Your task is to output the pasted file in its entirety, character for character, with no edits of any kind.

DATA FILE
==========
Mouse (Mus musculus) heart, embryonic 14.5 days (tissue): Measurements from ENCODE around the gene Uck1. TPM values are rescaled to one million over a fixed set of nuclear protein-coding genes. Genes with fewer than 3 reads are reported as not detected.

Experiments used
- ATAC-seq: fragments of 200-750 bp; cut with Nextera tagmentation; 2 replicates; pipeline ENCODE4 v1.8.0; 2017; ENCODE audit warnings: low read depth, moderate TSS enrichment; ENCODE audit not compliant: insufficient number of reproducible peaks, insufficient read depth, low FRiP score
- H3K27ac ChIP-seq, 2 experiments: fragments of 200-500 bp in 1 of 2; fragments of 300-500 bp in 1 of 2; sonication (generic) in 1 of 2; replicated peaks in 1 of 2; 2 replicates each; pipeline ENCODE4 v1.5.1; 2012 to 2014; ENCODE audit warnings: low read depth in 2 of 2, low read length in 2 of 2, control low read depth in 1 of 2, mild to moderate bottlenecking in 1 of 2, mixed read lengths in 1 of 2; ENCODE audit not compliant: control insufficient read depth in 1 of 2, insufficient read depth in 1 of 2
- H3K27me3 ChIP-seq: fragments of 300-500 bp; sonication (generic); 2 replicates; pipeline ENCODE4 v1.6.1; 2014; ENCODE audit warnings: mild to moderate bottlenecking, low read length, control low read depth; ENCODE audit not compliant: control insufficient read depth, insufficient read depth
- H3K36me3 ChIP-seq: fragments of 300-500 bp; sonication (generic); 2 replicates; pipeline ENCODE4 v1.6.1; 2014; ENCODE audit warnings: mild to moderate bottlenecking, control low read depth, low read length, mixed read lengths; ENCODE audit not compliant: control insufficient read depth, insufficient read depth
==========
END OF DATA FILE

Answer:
Mouse (Mus musculus) heart, embryonic 14.5 days (tissue): Measurements from ENCODE around the gene Uck1. TPM values are rescaled to one million over a fixed set of nuclear protein-coding genes. Genes with fewer than 3 reads are reported as not detected.

Experiments used
- ATAC-seq: fragments of 200-750 bp; cut with Nextera tagmentation; 2 replicates; pipeline ENCODE4 v1.8.0; 2017; ENCODE audit warnings: low read depth, moderate TSS enrichment; ENCODE audit not compliant: insufficient number of reproducible peaks, insufficient read depth, low FRiP score
- H3K27ac ChIP-seq, 2 experiments: fragments of 200-500 bp in 1 of 2; fragments of 300-500 bp in 1 of 2; sonication (generic) in 1 of 2; replicated peaks in 1 of 2; 2 replicates each; pipeline ENCODE4 v1.5.1; 2012 to 2014; ENCODE audit warnings: low read depth in 2 of 2, low read length in 2 of 2, control low read depth in 1 of 2, mild to moderate bottlenecking in 1 of 2, mixed read lengths in 1 of 2; ENCODE audit not compliant: control insufficient read depth in 1 of 2, insufficient read depth in 1 of 2
- H3K27me3 ChIP-seq: fragments of 300-500 bp; sonication (generic); 2 replicates; pipeline ENCODE4 v1.6.1; 2014; ENCODE audit warnings: mild to moderate bottlenecking, low read length, control low read depth; ENCODE audit not compliant: control insufficient read depth, insufficient read depth
- H3K36me3 ChIP-seq: fragments of 300-500 bp; sonication (generic); 2 replicates; pipeline ENCODE4 v1.6.1; 2014; ENCODE audit warnings: mild to moderate bottlenecking, control low read depth, low read length, mixed read lengths; ENCODE audit not compliant: control insufficient read depth, insufficient read depth